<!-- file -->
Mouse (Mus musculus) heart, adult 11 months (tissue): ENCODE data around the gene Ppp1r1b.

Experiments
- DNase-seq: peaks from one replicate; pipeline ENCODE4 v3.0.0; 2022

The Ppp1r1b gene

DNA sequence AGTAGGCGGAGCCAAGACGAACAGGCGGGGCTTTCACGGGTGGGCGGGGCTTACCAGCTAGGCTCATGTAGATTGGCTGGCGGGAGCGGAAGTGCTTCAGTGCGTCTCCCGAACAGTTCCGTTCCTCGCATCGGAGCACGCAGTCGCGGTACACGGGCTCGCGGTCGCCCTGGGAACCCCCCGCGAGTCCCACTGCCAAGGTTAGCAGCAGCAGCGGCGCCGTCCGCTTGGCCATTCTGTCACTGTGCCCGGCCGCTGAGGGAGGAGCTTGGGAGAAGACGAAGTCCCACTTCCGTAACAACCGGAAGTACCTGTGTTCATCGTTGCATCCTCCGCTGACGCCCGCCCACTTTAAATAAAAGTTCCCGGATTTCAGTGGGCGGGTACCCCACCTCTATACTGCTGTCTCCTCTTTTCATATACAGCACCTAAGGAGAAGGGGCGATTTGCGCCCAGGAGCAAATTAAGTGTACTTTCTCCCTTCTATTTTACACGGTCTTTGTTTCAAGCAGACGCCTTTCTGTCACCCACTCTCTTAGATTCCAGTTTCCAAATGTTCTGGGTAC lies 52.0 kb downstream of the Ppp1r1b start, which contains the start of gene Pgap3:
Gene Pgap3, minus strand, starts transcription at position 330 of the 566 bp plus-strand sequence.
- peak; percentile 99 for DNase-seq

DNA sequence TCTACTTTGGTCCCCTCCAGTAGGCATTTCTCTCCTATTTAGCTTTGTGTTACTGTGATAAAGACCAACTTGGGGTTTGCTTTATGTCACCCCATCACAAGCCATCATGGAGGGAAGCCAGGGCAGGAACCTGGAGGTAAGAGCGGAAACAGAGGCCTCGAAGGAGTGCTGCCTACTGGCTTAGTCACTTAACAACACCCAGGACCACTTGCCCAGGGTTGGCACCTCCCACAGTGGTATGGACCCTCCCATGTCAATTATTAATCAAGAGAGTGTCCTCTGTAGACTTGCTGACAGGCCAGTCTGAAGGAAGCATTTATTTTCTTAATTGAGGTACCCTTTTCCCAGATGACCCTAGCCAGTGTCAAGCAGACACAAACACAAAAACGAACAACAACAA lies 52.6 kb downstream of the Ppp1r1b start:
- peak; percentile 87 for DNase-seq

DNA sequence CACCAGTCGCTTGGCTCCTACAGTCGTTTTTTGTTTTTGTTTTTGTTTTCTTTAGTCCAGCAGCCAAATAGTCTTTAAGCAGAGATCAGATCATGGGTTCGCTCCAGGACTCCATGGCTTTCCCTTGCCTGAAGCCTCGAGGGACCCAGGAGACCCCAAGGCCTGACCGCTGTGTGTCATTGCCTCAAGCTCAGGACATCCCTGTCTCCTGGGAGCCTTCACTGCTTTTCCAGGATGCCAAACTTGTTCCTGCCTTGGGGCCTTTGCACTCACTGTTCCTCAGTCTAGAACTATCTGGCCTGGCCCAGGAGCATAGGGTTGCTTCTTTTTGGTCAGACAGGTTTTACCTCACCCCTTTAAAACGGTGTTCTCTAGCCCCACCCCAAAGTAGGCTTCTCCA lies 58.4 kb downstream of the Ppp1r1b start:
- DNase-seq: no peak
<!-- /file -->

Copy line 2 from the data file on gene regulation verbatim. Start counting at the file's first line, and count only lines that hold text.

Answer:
Experiments